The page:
In conclusion, the conservative treatment of OA of the knee is important and should be exhausted prior to knee replacement. As a previously obese patient with knee OA once said to me who was the runner up on the “Biggest Loser” TV show approximately 10 years ago; “You can exercise to make yourself feel good, but you win the battle in the kitchen”. This statement was apparently written on the gym wall when she was participating in the biggest loser competition. She basically was told to get rid of all the processed foods in her kitchen and IF she did, she would lose at least 1 to 2 lbs./week. She did exactly that and lost about 6 lbs./ month which over the course of the first year was roughly 70 lbs. I recently attended a lecture for the faculty at the University of Minnesota when the “Blue Zone” author, Dan Buettner, discussed areas in the world where people live the longest. One of the main reasons why survivorship is so high in certain cultures is that they eat a “Mediterranean” type plant based diet and thus they keep their weight down as a result. Unfortunately, we are putting approximately 4.5 to 5 times our body weight on our knees when we ascend and descend stairs so think about what it would mean to lose 50 lbs. Sometime, grab a bag of salt for your water softener and carry it up and down stairs and think about how heavy it feels and what that amount of weight is doing to your knees especially if they are arthritic.
Although PRP and stem cell injections are not reimbursed by payers, many patients have noted improvement in their symptoms. However, the stem cell marketing that has been on TV and radio claiming “95% success rates” is simply NOT supported by any peer reviewed published literature. High molecular weight or cross linked hyaluronic acid injectables (there are only 2 in the US) have been shown to be helpful, but lack of insurance coverage has resulted in decreased usage nationwide. In Minnesota, hyaluronic acid injections are covered by insurance companies if other conservative modalities such as NSAIDs and physical therapy have been attempted. The new long acting steroid injection (Zilretta) is encouraging but should be only used in patients with significant OA.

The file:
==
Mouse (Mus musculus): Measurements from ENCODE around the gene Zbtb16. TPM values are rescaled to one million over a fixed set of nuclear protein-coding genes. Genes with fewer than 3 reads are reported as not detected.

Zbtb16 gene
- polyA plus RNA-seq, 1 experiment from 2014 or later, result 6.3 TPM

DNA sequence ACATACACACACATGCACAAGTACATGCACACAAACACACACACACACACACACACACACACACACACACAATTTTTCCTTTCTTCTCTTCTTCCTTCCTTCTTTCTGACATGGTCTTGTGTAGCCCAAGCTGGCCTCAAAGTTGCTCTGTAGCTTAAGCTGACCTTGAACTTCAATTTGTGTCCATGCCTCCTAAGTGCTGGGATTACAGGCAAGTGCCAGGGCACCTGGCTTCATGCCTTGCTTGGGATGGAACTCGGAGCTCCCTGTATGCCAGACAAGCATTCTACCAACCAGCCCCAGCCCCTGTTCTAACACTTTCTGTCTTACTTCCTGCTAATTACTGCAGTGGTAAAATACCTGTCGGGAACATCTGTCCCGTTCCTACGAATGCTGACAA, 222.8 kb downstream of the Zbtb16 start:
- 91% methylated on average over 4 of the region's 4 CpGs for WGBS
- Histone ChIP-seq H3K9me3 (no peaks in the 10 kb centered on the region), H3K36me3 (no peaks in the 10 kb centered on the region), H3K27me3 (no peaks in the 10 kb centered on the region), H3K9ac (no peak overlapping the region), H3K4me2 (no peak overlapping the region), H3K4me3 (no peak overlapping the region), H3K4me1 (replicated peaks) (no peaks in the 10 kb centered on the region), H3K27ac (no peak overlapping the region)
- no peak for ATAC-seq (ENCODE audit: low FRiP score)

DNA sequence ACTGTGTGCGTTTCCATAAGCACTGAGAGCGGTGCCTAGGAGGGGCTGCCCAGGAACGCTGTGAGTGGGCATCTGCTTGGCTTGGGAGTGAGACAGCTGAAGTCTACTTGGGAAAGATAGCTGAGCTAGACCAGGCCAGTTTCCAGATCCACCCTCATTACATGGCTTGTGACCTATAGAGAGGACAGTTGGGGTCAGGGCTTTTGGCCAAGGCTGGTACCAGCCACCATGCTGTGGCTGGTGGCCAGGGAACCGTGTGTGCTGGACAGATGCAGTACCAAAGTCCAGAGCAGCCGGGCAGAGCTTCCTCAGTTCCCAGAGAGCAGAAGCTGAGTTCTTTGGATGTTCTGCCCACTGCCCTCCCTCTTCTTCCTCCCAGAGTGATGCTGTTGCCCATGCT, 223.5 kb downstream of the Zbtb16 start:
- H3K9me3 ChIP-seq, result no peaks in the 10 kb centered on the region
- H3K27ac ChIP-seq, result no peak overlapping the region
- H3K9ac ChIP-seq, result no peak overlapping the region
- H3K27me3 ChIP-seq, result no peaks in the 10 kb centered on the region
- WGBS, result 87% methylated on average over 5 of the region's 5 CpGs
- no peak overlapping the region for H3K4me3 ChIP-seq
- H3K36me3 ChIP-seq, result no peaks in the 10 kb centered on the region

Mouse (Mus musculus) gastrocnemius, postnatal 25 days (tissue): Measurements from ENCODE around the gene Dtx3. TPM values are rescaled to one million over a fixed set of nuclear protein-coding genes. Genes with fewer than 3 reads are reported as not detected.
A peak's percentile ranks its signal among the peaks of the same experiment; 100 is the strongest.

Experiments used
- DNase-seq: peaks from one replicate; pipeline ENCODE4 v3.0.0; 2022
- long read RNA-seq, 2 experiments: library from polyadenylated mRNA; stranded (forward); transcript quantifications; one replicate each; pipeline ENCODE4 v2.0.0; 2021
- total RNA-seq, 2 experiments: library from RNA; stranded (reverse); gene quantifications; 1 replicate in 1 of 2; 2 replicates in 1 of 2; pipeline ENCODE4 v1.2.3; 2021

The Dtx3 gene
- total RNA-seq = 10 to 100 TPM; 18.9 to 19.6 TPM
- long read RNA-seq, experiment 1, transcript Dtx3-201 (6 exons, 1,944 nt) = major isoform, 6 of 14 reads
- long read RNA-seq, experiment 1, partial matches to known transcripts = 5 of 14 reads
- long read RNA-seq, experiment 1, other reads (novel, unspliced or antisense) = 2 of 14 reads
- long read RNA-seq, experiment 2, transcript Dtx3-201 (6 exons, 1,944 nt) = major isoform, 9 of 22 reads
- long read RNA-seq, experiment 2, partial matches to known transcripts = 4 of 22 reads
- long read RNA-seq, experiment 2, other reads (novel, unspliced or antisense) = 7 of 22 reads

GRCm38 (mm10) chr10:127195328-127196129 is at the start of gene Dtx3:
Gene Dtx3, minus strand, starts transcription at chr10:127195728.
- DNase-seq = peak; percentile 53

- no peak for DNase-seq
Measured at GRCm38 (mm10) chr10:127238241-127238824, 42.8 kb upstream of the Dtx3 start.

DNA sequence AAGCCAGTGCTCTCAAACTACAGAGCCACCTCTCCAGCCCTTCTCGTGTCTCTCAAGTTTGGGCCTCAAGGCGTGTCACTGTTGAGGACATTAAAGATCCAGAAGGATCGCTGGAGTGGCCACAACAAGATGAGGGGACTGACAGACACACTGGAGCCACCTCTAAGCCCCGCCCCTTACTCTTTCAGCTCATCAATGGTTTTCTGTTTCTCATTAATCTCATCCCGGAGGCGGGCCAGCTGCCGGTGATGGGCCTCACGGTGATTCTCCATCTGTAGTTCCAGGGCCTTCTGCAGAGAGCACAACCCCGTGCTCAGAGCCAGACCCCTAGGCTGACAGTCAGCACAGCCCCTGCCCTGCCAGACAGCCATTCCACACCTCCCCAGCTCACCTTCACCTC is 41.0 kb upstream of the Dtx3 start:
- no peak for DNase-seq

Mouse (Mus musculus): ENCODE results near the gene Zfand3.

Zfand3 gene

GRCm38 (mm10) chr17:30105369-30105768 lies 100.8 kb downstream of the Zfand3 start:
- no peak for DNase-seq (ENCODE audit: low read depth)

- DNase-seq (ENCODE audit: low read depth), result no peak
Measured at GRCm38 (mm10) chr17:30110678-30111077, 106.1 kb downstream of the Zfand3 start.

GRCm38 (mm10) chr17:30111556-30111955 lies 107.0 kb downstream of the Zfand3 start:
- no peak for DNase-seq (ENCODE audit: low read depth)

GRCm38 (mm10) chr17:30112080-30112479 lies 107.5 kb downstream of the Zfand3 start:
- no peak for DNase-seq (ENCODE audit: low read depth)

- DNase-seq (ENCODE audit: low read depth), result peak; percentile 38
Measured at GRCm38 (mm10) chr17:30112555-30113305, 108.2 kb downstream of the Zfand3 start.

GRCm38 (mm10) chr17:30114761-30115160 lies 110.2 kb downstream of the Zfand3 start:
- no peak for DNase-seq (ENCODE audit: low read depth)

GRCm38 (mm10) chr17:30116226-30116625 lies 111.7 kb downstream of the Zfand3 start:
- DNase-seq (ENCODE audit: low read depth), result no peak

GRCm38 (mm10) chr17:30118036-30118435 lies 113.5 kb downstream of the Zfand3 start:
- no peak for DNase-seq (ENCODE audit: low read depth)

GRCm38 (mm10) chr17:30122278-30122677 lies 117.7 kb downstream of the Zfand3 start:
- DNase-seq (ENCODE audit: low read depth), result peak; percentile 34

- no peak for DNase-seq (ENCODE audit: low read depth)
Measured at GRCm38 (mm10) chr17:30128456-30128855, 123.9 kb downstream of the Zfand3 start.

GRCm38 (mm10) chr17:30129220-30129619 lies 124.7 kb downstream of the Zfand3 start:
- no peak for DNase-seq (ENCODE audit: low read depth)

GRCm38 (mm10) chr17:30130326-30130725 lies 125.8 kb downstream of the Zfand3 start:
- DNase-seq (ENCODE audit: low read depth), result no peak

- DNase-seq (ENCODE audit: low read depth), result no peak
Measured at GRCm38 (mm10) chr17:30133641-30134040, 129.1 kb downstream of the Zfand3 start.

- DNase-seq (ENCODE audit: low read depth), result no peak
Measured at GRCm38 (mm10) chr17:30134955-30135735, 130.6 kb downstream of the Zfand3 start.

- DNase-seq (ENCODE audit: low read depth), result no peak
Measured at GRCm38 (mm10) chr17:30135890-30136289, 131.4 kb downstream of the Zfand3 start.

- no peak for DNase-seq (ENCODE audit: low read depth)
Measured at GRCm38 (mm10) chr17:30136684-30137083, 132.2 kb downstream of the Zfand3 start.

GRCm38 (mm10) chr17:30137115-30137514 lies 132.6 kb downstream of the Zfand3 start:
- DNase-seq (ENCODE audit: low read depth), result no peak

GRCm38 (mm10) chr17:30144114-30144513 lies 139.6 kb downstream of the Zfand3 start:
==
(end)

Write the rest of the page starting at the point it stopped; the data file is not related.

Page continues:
Thus, a conservatively directed, logical approach should be used for every patient with knee OA prior to surgical intervention. Remember that knee replacement often does not fulfill patient expectations and only about 66% of patients feel that their knee is “normal” and that 1/3 still report residual symptoms. Do NOT be fearful of obtaining a second opinion IF your surgeon offers a surgical approach as the first line of treatment for your knee arthritis. The comments and statistics stated in these blogs are “evidenced based” and supported by the orthopedic literature. The opinions that I have offered are based upon 40 years of clinical experience as an orthopedic surgeon with a subspecialty interest in knee injuries and disease.